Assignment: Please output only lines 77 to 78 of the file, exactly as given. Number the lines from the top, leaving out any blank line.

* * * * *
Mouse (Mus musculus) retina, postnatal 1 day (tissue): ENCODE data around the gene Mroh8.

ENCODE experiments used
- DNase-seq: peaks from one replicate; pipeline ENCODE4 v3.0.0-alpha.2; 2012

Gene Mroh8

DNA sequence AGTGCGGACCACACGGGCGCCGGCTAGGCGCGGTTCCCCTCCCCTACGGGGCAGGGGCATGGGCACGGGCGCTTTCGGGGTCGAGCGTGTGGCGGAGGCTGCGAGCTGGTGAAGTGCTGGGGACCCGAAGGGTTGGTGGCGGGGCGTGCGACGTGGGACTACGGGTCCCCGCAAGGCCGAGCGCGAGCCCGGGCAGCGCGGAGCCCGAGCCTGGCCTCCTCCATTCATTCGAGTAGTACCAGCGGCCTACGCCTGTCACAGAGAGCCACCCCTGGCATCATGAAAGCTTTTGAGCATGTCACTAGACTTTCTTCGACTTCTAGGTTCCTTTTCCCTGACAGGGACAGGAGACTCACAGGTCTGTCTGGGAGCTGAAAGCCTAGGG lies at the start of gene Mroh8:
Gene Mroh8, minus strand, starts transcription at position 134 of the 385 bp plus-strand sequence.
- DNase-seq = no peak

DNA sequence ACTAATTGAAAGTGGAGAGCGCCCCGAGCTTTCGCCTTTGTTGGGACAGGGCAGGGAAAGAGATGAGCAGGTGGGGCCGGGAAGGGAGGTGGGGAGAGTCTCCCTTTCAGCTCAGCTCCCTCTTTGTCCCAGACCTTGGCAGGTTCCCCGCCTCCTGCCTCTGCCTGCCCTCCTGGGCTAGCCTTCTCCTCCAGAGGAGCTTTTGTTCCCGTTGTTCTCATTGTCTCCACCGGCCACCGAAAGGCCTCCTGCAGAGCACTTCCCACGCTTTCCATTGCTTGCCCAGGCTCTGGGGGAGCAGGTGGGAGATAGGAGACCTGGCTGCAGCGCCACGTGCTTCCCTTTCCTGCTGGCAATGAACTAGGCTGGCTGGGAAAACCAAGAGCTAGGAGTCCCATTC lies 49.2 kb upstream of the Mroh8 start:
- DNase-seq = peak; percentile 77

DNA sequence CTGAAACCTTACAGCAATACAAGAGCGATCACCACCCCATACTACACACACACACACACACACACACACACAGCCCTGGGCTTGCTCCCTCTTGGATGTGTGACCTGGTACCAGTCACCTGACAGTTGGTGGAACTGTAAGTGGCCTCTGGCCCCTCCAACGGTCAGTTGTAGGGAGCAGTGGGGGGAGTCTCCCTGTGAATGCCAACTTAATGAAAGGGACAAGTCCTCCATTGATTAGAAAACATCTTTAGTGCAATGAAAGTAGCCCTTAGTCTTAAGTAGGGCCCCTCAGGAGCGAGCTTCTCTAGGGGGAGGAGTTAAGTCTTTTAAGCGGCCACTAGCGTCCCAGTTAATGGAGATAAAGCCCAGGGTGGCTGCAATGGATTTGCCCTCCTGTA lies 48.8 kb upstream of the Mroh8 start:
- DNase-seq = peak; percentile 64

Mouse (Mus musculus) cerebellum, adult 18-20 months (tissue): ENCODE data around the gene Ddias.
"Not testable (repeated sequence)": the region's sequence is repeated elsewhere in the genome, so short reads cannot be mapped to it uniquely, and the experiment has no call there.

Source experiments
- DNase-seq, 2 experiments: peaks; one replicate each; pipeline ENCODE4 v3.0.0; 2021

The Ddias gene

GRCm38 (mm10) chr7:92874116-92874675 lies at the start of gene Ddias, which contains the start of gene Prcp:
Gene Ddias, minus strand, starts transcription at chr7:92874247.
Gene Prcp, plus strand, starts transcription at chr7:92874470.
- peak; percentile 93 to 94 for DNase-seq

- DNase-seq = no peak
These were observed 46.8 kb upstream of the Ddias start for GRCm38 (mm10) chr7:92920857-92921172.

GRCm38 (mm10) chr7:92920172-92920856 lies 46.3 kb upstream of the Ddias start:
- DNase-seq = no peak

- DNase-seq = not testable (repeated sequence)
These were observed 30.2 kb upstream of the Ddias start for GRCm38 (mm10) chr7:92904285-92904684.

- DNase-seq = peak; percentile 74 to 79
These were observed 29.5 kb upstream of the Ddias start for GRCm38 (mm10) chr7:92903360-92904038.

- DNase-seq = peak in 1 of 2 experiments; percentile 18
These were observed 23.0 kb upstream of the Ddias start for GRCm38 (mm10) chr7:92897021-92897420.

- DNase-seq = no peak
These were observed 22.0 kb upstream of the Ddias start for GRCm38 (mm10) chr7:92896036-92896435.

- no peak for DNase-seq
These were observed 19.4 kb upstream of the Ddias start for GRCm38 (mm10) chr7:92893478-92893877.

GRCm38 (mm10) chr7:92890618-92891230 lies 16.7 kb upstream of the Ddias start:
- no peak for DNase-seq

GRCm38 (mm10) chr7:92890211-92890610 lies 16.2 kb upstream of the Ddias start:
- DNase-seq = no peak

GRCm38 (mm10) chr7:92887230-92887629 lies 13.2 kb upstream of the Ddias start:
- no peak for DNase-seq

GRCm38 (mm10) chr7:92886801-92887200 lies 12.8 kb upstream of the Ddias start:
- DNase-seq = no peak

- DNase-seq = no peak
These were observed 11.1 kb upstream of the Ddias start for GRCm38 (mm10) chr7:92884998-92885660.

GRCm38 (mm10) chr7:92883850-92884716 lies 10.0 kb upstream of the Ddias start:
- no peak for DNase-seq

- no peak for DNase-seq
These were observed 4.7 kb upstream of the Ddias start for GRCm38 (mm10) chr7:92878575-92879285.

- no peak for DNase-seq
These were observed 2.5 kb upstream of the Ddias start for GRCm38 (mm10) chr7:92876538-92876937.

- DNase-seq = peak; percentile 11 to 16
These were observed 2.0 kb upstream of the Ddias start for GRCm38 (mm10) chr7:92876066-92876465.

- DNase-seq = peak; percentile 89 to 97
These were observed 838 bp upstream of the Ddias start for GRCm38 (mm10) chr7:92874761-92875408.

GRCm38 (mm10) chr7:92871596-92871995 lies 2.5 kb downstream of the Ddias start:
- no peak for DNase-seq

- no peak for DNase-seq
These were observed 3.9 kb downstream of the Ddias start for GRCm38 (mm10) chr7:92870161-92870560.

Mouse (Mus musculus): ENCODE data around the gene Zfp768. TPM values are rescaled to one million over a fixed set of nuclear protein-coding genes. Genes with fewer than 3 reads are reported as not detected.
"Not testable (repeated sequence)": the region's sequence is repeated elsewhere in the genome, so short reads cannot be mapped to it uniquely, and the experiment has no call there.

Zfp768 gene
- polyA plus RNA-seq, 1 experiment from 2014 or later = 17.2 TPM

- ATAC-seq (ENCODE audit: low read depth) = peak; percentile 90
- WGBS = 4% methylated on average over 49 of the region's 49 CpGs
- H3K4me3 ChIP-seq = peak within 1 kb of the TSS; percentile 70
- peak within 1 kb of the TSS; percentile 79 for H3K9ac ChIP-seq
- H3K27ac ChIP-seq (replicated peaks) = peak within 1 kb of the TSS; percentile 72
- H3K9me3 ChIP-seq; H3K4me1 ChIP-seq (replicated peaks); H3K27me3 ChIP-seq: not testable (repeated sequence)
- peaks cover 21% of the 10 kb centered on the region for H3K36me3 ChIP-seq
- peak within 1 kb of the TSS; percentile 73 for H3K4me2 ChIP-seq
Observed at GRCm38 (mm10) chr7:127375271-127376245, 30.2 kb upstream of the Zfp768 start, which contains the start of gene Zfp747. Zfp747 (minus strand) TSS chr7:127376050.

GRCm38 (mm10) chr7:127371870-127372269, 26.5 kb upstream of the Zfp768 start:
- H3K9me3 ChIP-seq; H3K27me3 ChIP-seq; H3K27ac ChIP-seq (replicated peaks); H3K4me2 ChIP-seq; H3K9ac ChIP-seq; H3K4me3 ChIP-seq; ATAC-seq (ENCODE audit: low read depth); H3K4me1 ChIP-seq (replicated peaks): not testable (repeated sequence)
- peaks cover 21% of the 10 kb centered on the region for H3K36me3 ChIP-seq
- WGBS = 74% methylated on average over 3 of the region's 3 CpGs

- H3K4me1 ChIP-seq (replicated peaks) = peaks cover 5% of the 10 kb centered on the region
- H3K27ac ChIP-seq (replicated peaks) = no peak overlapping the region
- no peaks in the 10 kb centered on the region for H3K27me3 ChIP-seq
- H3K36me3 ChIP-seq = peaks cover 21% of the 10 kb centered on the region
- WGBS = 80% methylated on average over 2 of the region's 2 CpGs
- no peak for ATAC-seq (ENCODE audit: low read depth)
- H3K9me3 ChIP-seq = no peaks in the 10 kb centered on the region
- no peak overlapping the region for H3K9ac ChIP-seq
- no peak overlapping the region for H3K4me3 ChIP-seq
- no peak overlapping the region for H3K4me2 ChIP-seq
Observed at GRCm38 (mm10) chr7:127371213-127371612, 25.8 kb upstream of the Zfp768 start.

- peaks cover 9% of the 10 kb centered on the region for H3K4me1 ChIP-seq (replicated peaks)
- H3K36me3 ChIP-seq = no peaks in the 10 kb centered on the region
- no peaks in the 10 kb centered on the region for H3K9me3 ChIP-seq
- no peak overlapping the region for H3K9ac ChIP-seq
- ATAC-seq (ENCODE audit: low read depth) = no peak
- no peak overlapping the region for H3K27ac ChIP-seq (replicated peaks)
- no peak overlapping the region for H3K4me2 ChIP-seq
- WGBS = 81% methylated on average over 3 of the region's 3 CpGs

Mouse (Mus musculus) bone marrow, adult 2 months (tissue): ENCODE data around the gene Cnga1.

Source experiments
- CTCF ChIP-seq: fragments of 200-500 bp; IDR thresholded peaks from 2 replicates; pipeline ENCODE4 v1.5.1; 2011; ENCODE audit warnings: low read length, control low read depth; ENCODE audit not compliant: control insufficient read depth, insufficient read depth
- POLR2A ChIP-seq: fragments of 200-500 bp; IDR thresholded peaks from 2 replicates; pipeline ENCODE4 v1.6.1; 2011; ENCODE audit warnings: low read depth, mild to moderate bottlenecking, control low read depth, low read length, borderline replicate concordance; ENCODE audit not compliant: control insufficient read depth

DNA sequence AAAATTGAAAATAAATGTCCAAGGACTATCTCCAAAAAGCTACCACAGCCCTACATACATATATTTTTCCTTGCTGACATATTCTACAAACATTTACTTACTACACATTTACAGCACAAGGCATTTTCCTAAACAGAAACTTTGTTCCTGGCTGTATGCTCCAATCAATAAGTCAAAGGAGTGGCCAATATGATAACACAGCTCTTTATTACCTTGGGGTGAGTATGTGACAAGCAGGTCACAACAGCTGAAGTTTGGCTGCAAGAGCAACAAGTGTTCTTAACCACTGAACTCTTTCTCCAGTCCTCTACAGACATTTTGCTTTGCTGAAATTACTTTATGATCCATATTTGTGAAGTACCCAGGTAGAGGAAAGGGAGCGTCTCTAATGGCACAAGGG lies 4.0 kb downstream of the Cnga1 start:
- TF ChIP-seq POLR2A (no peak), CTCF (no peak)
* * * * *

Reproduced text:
- H3K27ac ChIP-seq (replicated peaks) = no peak overlapping the region
- no peaks in the 10 kb centered on the region for H3K27me3 ChIP-seq